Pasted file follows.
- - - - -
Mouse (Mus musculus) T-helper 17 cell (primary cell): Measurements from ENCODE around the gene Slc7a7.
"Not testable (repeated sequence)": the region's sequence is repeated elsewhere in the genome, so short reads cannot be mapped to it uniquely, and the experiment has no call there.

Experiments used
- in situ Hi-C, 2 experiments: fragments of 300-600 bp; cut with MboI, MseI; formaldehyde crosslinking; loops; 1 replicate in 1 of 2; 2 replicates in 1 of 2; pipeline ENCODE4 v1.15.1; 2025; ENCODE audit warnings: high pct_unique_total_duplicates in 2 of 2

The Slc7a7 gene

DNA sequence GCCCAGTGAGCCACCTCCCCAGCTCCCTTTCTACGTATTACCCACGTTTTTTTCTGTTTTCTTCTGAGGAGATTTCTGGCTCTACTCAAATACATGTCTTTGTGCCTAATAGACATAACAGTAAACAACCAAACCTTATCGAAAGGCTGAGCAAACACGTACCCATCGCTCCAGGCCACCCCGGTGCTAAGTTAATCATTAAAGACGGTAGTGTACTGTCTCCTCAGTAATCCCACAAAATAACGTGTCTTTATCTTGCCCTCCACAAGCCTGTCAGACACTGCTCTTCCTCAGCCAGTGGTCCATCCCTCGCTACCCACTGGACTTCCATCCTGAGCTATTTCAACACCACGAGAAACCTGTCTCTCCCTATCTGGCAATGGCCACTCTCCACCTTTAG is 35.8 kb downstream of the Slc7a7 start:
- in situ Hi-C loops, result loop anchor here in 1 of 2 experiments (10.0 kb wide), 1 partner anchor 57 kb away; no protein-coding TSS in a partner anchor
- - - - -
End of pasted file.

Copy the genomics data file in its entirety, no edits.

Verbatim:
Mouse (Mus musculus) T-helper 17 cell (primary cell): Measurements from ENCODE around the gene Slc7a7.
"Not testable (repeated sequence)": the region's sequence is repeated elsewhere in the genome, so short reads cannot be mapped to it uniquely, and the experiment has no call there.

Experiments used
- in situ Hi-C, 2 experiments: fragments of 300-600 bp; cut with MboI, MseI; formaldehyde crosslinking; loops; 1 replicate in 1 of 2; 2 replicates in 1 of 2; pipeline ENCODE4 v1.15.1; 2025; ENCODE audit warnings: high pct_unique_total_duplicates in 2 of 2

The Slc7a7 gene

DNA sequence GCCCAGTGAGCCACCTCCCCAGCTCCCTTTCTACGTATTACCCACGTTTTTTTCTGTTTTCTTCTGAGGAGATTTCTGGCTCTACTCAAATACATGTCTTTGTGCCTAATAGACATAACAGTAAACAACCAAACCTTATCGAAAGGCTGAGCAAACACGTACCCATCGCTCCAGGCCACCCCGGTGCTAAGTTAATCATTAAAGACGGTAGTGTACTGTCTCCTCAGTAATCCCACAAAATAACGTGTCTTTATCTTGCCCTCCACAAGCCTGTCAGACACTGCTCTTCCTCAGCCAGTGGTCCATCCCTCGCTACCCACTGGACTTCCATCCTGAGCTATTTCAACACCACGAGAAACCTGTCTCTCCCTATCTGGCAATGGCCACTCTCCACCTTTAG is 35.8 kb downstream of the Slc7a7 start:
- in situ Hi-C loops, result loop anchor here in 1 of 2 experiments (10.0 kb wide), 1 partner anchor 57 kb away; no protein-coding TSS in a partner anchor